Local News

Residents In WRAL Viewing Area Feel Effects Of Small Va. Earthquake

Posted December 10, 2003

— A small earthquake that started in Virginia was felt throughout the WRAL viewing area Tuesday afternoon.



to view a preliminary report by the U.S. Geological Survey.

Officials say an earthquake measuring a magnitude of 4.5 on the Richter scale was reported at 3:39 p.m. Its epicenter was 30 miles west of Richmond. There is no word on the length of the tremors.

Tyler Clark, chief geologist for the North Carolina Geological Survey, said it was rare for the state to experience an earthquake like this.

"It does not happen very often. We have had 4.5 in the past -- both in North Carolina and Virginia especially," he said. "This is something that happens every 25, 50, 75 years."

The N.C. Division of Emergency Management was notified that minor vibrations were felt in 19 counties in North Carolina from the earthquake. The vibrations were felt as far west as Burke County, as far east as Chowan County and as far south as Johnston County.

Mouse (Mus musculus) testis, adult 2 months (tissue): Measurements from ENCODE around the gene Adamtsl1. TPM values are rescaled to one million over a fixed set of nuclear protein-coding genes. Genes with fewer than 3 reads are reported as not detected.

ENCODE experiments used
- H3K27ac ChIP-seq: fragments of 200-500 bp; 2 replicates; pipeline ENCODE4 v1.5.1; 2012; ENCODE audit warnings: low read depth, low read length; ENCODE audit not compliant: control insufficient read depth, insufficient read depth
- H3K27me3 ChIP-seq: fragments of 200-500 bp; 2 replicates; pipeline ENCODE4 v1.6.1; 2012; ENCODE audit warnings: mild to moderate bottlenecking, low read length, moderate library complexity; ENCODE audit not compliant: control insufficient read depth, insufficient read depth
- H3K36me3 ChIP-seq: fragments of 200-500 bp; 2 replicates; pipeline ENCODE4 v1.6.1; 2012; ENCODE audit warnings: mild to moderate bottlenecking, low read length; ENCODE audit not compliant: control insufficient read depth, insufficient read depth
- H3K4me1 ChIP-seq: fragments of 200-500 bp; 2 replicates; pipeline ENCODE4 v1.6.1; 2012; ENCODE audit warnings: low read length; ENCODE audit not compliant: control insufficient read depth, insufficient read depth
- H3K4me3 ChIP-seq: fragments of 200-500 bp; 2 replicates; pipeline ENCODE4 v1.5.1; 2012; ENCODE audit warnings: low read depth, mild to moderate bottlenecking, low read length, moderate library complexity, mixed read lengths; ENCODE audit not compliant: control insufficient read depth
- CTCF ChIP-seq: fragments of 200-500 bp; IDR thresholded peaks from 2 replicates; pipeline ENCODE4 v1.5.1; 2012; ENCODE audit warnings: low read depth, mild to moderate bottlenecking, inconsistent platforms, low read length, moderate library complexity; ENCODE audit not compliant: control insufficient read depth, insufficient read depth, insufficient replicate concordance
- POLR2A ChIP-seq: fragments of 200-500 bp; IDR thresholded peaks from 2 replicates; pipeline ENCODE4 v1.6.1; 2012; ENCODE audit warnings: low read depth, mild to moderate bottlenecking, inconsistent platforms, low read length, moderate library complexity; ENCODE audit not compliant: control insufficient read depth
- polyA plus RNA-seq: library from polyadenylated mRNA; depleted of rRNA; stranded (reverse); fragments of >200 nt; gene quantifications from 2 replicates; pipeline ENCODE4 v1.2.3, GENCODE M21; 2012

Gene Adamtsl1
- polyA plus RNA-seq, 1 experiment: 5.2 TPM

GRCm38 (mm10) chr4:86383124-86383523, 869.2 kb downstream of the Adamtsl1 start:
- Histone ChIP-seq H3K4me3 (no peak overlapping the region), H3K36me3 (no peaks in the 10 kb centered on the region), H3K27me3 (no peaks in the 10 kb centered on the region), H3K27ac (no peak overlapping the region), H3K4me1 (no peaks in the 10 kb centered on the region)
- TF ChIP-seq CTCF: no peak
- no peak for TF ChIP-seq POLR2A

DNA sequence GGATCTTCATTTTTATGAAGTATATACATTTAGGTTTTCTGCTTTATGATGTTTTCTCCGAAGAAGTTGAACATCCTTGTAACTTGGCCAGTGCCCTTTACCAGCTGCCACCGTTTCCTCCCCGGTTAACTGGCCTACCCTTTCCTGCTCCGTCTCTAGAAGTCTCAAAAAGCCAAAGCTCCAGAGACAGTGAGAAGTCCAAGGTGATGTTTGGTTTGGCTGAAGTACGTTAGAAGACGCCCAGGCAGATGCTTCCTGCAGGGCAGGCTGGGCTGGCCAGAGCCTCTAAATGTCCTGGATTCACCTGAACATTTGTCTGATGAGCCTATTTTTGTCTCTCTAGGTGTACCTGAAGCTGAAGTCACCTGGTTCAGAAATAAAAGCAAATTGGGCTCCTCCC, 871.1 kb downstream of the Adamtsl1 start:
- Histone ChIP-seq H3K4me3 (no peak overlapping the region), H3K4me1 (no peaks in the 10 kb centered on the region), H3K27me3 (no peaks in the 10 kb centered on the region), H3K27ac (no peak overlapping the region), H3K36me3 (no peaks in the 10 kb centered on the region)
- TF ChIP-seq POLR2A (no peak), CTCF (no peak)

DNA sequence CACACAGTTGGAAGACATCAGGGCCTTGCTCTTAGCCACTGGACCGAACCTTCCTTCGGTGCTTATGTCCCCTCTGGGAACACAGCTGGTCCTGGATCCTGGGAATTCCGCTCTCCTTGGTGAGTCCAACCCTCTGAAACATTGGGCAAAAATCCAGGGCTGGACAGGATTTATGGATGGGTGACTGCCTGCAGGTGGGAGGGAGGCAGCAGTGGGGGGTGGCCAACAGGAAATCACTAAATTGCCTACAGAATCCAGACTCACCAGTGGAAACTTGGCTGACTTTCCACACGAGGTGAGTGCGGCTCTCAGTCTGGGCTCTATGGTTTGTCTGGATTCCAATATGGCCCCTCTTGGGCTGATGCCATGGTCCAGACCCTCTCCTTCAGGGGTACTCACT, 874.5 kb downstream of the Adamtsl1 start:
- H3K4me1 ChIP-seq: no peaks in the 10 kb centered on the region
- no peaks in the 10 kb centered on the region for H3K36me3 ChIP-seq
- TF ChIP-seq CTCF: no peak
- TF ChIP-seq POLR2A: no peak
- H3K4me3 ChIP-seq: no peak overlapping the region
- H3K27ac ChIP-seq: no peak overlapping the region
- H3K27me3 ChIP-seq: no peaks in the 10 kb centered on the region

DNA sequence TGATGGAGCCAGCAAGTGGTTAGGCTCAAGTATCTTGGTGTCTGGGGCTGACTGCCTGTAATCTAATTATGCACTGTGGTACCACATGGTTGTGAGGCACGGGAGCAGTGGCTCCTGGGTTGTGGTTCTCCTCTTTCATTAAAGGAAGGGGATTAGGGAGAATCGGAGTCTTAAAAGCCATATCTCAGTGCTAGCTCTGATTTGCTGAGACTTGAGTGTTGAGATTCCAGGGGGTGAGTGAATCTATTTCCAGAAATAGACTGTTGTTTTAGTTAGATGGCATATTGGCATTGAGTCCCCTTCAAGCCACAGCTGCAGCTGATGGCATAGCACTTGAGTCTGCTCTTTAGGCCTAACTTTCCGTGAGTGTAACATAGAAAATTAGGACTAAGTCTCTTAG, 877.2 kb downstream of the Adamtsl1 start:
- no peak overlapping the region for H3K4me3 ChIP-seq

There were no reports of damage in North Carolina.

Joyce Manning said she was on the third floor of the Nash County Sheriff's Office building when she felt the earthquake.

"I was working on the computer and it was like the building was in motion," she said.

Terri Cabot, whose family used to live in California, was in the kitchen of her house near Cameron Village when she felt the tremors. She said this quake was not as bad as the ones she has been through.

"This was very minor. We have been through some big ones, the biggest of which was the Northridge quake," she said. "This was much milder."

Clark said North Carolina has only had three earthquakes in the last 120 years that have been larger than Tuesday's event, but said it is only a matter of time before the next big one.

says it's only a matter of time until we get another big one.

"Eventually we will have a major earthquake somewhere in North Carolina. It could be in one year [or] it could be in 100 years from now," he said.

The last big earthquake centered in North Carolina was in 1916 in the western part of the state. The Waynesville quake had a 5.2 magnitude. A quake centered in South Carolina caused the most damage in North Carolina. The 1886 earthquake knocked down chimneys from Raleigh to Henderson to Charlotte.


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